Imagine Through Comics with Miss Lasko-Gross
Comic strips are some of the most simple and effective ways to tell stories, especially to kids. With such little text, the story is told primarily through illustrations and is generally humorous and fun.
Miss Lasko-Gross is an American comic creator known for her semi-autobiographical graphic novels Escape from Special and A Mess of Everything. Though a lot of her work is adult-oriented, her recent step into motherhood must have been somewhat of an influence when we asked her to collaborate with us on some comic book drawing fun for kids.
Miss used her talent and wit to lay out a few comic book scenes for Moomah readers. Each template is layed out with six panels, two filled in by Miss herself and the other four left blank to be completed by young aspiring illustrators. The challenge is to create and tell a story through illustration using only the six boxes. Think you can do it?
One fun activity is to complete the comics as a group. Choose four friends to work with, giving each person one of the templates below. Each person fills in one panel on their template before passing it on to the next person. The comics are continually exchanged, with each artist reading the story and deciding what happens next. The finished sheets are a compilation of the unique talents of everyone involved. Beautiful, goofy, serious, cartoony, realistic, stick figures, doodles and general weirdness.
GIVE IT A GO! CLICK THE TEMPLATES BELOW TO PRINT >>
WANT TO IMPROVE YOUR CARTOONING SKILLS?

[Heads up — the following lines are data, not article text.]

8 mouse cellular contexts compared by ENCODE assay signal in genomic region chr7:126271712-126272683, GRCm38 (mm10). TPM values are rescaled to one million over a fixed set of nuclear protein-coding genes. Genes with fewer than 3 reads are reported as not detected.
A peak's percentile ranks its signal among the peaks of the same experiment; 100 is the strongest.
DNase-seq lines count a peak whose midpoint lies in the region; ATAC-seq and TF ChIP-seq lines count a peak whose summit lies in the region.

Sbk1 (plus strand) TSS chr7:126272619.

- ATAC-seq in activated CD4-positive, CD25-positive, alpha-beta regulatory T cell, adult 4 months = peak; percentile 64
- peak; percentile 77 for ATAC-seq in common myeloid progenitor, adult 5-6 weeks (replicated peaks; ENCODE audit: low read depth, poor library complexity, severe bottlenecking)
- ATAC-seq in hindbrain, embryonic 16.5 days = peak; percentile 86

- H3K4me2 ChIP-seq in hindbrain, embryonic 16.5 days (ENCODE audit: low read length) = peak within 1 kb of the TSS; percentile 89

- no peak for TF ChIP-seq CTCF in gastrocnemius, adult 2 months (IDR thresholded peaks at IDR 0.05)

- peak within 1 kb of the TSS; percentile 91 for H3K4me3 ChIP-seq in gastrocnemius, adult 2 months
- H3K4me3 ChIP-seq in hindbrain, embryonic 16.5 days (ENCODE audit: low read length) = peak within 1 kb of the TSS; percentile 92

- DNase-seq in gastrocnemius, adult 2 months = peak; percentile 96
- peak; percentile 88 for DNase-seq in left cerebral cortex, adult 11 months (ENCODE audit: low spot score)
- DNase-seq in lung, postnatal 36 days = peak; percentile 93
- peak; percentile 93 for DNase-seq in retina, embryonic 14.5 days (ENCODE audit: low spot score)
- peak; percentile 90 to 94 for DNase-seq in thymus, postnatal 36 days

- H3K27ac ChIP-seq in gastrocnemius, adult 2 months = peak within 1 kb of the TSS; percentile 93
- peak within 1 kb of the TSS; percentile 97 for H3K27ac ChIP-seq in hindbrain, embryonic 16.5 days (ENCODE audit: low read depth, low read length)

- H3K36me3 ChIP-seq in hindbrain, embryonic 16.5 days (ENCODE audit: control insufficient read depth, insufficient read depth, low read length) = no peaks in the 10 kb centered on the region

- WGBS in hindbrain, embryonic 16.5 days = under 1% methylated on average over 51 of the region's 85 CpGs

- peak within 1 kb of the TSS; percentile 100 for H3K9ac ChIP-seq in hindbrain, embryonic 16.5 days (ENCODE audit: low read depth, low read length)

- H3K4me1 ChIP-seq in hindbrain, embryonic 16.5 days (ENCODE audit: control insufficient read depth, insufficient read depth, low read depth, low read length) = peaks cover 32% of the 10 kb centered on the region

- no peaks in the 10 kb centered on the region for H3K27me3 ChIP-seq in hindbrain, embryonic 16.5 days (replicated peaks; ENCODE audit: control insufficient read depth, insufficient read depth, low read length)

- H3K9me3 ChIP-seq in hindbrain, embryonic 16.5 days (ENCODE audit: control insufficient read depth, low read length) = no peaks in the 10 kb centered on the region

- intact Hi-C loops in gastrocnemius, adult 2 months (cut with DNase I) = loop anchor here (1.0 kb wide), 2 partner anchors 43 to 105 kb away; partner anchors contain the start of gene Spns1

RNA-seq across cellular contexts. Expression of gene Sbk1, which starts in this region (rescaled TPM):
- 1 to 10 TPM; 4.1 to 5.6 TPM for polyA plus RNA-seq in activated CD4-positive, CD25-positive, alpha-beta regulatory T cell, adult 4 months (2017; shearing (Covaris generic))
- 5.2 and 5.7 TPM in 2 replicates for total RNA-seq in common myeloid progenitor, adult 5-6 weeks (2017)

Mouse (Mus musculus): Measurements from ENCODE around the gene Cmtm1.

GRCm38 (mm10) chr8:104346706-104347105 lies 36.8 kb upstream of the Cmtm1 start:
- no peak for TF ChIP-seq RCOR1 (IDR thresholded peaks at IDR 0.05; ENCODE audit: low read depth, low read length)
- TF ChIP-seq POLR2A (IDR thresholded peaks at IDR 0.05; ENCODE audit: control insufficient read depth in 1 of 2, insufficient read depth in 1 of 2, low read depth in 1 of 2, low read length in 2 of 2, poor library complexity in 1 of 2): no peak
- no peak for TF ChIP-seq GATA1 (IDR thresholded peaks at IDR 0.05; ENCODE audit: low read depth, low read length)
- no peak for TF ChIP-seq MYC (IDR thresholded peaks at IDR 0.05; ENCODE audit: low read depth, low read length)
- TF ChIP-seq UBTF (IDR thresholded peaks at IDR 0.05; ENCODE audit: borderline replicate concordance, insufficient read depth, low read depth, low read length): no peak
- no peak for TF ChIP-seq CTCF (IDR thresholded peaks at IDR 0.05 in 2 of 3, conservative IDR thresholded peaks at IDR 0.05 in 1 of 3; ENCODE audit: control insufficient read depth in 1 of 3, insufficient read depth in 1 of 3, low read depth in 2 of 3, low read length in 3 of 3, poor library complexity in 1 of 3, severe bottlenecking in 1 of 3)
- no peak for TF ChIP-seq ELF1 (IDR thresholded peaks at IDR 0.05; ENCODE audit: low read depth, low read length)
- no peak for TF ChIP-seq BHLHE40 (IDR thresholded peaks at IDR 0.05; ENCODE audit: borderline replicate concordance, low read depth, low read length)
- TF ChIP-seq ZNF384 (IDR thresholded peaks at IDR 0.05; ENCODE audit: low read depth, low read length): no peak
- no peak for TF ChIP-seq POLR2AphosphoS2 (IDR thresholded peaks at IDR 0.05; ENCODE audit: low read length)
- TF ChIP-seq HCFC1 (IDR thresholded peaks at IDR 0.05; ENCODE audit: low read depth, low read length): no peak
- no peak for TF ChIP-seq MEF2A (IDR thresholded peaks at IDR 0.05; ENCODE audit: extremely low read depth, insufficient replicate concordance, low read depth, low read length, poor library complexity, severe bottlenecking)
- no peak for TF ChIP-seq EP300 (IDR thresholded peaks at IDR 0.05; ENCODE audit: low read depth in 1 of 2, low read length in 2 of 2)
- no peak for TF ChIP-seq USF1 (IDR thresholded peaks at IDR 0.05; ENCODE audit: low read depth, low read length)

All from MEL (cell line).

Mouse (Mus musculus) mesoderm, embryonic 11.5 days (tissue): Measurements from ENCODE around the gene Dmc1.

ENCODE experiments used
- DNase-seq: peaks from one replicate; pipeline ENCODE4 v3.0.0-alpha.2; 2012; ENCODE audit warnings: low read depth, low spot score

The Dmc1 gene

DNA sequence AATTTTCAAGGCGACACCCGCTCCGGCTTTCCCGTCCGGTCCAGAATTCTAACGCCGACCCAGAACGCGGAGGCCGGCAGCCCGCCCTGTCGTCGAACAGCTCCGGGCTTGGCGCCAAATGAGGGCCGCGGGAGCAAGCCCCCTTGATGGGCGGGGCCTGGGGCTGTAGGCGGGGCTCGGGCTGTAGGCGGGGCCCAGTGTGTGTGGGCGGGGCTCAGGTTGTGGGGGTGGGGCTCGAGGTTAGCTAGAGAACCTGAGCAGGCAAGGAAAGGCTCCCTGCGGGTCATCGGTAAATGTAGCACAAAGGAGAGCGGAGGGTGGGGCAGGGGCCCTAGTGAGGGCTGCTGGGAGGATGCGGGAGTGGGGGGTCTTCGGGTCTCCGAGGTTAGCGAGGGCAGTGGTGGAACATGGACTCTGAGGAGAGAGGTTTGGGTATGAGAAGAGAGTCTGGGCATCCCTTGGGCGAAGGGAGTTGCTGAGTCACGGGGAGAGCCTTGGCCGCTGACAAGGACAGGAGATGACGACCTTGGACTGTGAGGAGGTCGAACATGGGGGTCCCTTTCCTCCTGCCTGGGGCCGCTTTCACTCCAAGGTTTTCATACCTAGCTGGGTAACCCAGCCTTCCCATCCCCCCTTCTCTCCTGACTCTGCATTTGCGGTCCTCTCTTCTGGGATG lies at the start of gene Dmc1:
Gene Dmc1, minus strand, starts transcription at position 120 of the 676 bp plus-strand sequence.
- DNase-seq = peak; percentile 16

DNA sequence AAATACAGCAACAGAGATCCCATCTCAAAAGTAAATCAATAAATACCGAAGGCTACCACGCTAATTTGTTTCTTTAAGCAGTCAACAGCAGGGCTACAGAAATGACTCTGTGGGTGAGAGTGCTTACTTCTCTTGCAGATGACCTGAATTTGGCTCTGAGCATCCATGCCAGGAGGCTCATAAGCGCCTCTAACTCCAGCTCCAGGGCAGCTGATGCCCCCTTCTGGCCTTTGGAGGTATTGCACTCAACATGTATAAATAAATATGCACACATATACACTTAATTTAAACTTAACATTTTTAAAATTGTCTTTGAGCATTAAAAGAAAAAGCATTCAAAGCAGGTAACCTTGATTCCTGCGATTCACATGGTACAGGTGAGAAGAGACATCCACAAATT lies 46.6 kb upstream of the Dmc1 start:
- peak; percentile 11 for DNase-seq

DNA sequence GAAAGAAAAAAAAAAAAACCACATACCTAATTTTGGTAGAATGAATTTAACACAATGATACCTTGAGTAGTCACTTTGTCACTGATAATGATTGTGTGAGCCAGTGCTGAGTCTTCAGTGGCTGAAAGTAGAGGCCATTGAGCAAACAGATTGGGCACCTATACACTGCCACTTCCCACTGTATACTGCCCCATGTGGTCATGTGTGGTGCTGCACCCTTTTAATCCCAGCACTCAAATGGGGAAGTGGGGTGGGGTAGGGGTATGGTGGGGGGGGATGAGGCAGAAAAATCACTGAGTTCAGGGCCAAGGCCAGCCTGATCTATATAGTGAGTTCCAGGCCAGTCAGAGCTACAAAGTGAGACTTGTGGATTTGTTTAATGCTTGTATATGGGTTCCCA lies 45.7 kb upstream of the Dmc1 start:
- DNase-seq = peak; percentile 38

Miss let us in on a few tips for drawing some great cartoons to include in your comic strips.
START by making a round shape for both the head and the body.
SPLIT the shape up into quarters which will act as facial guidelines.
SKETCH out the shape of the face so that the eyes are in even areas of the top two quarters, the nose falls in the middle, and the mouth lays toward the bottom.
SKETCH the body features out, with the arms coming off each side and hanging toward the middle line and the legs off to either side at the bottom.
ADD more detail to your sketches, making the lines more bold and drawing more specific details and images, such as patterns, eye lashes, hair and fingers.
ALLOW yourself to make changes to your drawing until you feel like it is looking right.
USE an eraser to remove the majority of the sketch lines, making the image stand out clear and bold.
BEGIN to fill in some of the drawing with color to start making it look more real and less sketched.
ADD some shadowing to your drawing. Shade in some areas of the face and arms to make the character look three-dimensional.
If you're thinking you want to start a bit more simple and need to work on your drawing skills before moving on to comic book cartooning, why not try Ed Emberly's drawing books. We had a go at them this summer and they were super simple and fun.